The ‘netting board’ is just a name I gave to the method of pre stretching the net out in a frame [because I am not sure if there is a technical name for doing it I would recognize]. You can use tomato clips around the PVC to hold the net, etc [they fit well - like little PVC clamps]. If there is enough tension it will bend the PVC frame so picture the frame as being a bit of a ladder too [crossbars] if you want the net super tight.
So picture the manifold on the ground, posts that snap on / push in, and a net [inside a PVC frame] that attaches to the posts using slip passes or snap , so the entire thing can be broken down - that makes alignment easy and also prevents needing to mess with three way connectors in the corners of the manifold to set posts - since water will just go that way too or angle will be restricted to the width of the net frame. There are different ways to do it, but since it is on the ground, you want an ‘escape valve’ that you can use to flush the system out [since gravity won’t empty it] if need be - so end with a T and a valve that can be opened to flush the system out - water enters the system the same way on the other end. I would attach a hose at the flush end and run it through the wall for disposal.
There are lots of supplies for ag out there for PVC irrigation so I am sure someone can get as fancy as they want - no different than a flexible hose system [and you can attach flexible hose items to rigid PVC - I swear there is a way to connect anything]. In this case [the one I was using] 5 way and 4 way PVC connectors were used with drip manifolds on top [so its like setting up a rigid sprinkler system]. In this case it would just be a three way. I’m sure it could be done other ways, like putting holes down the PVC, but that is likely not the best way to go if you can avoid it, you can think of that as not any different than punching your lines. In terms of the room shown above - I would put the drip manifolds between each row, one serving each tray or the tray on either side of it, and that would keep them out of sight and out of the way [drip manifolds come in different configurations with different features]. I would use a nice drip manifold that has pressure settings.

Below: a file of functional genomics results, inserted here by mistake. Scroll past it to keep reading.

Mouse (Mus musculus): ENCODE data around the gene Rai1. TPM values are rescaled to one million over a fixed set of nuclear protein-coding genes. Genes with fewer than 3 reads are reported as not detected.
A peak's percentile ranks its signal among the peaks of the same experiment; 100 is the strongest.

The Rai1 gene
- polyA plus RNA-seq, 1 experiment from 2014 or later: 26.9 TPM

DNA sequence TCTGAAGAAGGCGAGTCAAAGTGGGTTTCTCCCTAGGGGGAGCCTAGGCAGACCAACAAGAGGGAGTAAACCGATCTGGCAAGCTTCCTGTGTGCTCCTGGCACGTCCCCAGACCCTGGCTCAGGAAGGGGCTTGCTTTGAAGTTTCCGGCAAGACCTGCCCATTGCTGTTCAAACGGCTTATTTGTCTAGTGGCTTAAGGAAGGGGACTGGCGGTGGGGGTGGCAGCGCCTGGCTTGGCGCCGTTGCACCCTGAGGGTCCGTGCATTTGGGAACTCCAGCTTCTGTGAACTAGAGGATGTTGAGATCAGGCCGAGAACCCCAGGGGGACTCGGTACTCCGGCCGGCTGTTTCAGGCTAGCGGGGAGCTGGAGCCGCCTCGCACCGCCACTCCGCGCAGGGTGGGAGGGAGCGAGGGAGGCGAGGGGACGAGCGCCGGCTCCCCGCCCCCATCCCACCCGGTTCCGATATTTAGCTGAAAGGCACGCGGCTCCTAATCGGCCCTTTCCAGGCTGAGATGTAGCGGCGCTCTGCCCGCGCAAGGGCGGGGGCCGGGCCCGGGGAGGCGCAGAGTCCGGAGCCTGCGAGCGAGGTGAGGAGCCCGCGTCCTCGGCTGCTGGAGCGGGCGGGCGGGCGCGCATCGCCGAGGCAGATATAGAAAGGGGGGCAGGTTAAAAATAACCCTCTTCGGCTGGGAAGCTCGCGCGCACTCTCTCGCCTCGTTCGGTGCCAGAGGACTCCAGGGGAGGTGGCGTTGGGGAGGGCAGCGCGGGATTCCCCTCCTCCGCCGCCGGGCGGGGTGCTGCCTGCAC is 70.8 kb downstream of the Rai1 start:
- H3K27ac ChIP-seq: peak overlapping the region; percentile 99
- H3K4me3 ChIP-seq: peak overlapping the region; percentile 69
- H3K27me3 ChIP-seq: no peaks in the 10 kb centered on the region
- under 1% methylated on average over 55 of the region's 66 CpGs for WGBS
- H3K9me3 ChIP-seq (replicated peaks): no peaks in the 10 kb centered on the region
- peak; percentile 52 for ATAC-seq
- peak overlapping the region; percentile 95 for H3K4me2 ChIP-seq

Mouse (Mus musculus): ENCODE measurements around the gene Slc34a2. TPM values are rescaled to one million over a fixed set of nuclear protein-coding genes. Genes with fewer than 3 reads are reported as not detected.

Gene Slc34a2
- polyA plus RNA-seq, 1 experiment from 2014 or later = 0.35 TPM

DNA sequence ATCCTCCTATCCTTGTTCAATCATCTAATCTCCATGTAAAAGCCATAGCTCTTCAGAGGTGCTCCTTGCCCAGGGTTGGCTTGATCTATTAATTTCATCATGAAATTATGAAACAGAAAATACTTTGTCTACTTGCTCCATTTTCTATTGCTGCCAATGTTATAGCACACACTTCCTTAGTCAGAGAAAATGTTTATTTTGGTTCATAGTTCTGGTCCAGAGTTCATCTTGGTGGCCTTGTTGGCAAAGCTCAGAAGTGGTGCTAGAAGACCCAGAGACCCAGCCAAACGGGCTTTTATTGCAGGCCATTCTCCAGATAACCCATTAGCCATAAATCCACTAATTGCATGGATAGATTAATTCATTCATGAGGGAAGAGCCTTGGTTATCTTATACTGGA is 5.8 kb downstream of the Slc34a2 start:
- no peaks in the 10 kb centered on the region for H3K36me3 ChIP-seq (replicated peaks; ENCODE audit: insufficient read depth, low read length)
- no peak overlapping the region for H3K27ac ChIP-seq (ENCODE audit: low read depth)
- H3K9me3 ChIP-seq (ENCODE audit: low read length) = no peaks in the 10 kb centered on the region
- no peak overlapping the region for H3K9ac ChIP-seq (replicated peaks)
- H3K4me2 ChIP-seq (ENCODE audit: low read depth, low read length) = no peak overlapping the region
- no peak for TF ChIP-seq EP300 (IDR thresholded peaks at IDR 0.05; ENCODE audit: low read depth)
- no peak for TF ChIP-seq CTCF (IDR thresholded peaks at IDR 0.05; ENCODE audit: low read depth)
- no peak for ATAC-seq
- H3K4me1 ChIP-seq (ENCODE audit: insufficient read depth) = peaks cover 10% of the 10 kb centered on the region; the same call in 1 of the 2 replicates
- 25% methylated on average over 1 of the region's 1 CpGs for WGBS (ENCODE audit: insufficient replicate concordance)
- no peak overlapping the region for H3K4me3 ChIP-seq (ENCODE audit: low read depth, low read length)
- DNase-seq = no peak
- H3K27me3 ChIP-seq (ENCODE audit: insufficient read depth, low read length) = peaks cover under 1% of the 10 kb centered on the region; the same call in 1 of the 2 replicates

I will dig for a photo of what it looked like but I really don’t think I have one anymore. That was many cell phones and HD’s ago. I think that [the above] is pretty descriptive though.
So think of the manifold and the net structure as two different pieces that come together to form one unit. I think the economy of the materials, etc, would compliment the room [it has a modern, minimalist, economy of materials feel to it]. We used PVC to make fabric beds at another operation and used those frames to support the nets using tomato clips but I wanted to use seperate frames like i did in a home grow situation I had [breeding] but my partners didn’t want to buy the extra PVC. I made a similar system inside of a 4x8 flood tray using PVC to frame plastic [to act as a large dome] so I see PVC is fun and handy for all kinds of things. As another example it works well [with some holes in it] to blow air up from under / inside a crowded canopy [often with a vacuum created above it] and in trials [I think it was a Botanicare experiment on this one] doing so had pest management properties [of course] but notably disrupted the life cycle of Spider Mites.
Thanks, Dave! I’m going to give your idea some thought for sure. I’ve got a week to figure this out. I’ll update you folks when I’ve got it all put together.
I would be honored if you used it